There are a few things in life we simply can’t avoid, and getting older is one of them. That’s not all bad – as the years go by, we create memories, learn and hopefully grow wiser. But wouldn’t it be great if the accumulating years didn’t also bring with them wrinkles, brittle bones, fading memory and susceptibility to disease? Well, there’s no magic bullet, but there is still a lot we can do to slow down or eliminate some of the negative effects of aging. And food, as always, is a great place to start.
Aging isn’t the same thing as getting older – it’s a slow degradation of our bodies down to the cell and DNA level, and scientists are still trying to understand precisely what causes it. It seems that to a certain extent we are designed to age – it’s a design flaw resulting from the way our DNA slowly degrades as our cells regenerate. But outside factors such as stress, diet and pollution also play a big role, and that’s where we as individuals can make a difference. Much of the damage done to our bodies results from free radicals, which are oxygen molecules that bind to and damage our cells over time. Our bodies produce them naturally, but we are also bombarded by external sources such as cigarette smoke, radiation, ozone, certain medications and a variety of pollutants.
General good health – eating well, getting regular exercise, limiting alcohol and obviously not smoking – is always going to be your best front line defense against aging and age-related illnesses. But yes, there are certain foods that will give you an added boost, primarily those with high levels of antioxidants which can help neutralize free radicals. There are many forms of antioxidants, and scientists are still unsure of which ones provide health benefits, so a wide range antioxidant-rich foods is the key. Here are some good choices:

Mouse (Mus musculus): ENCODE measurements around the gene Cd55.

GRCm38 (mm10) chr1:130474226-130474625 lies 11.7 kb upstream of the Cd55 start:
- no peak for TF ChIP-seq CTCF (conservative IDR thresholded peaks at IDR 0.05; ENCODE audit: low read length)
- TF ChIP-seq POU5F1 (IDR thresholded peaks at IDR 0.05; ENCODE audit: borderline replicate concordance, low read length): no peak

Nuts and berries: Strawberries, blackberries, cranberries and raspberries are all fantastic sources of antioxidants. While many tout the benefits of Goji berries for their high Vitamin C content (Vitamin C is a powerful antioxidant), the actual vitamin content of Goji berries can vary widely, and on average is probably no higher than that of strawberries. Pick what you like! Nuts are also a great source, but remember, peanuts are not nuts. Choose almonds, walnuts, pecans and pistachios. And don’t forget that almond powder makes a great flour substitute for breading chicken or fish.
Fruit and vegetables: Artichokes, spinach, red cabbage, broccoli, potatoes, tomatoes and watermelon are all antioxidant-rich. Spinach, cabbage and broccoli are all healthier eaten raw, and are wonderful salad ingredients. Tomatoes, on the other hand, are better for you when cooked, but don’t let that stop you from throwing a few into the salad bowl as well. Carrots and yellow squash are also delicious sources of beta-carotene, another powerful antioxidant.
Other sources: Green tea, red beans, pomegranate juice, oats, dark chocolate (be sure to check that it contains 70% or higher cacao), red wine and herbs such as cinnamon, ginger and oregano are all antioxidant rich foods.
While the antioxidants are doing their job, you need also to consider the most common age-related illnesses, which can often be warded off by maintaining high levels of certain vitamins. To fight osteoporosis you should regularly eat foods high in zinc and calcium. Drinking milk is not the answer – milk contains calcium, but your body doesn’t absorb it, and drinking too much cow’s milk can actually promote calcium loss in your bones. Leafy vegetables are a much better source of calcium (where do you think adult cows get their calcium?), salmon and sardines are also calcium-rich. Get your zinc from meat and shellfish or, if you are vegetarian, from sesame seeds, pumpkin seeds and wheat germ.
To prevent heart disease, foods with Vitamin E are crucial – maintaining your levels of E can cut your chances of heart disease in half. A salad with spinach, avocado and nuts would give provide ample quantities of E. Foods rich in beta-carotene (carrots, squash and sweet potatoes) are important, and grapefruit has been found to lower blood pressure and cholesterol levels.
Memory loss is a common problem as we get older, so keeping your brain active is essential. Feed it B vitamins – meat and fish, lentils, asparagus, broccoli, spinach, nuts, wheat germ and bananas. Wrinkles aren’t quite an illness, but if you want less of them, focus on beta-carotene and food rich in Vitamin C.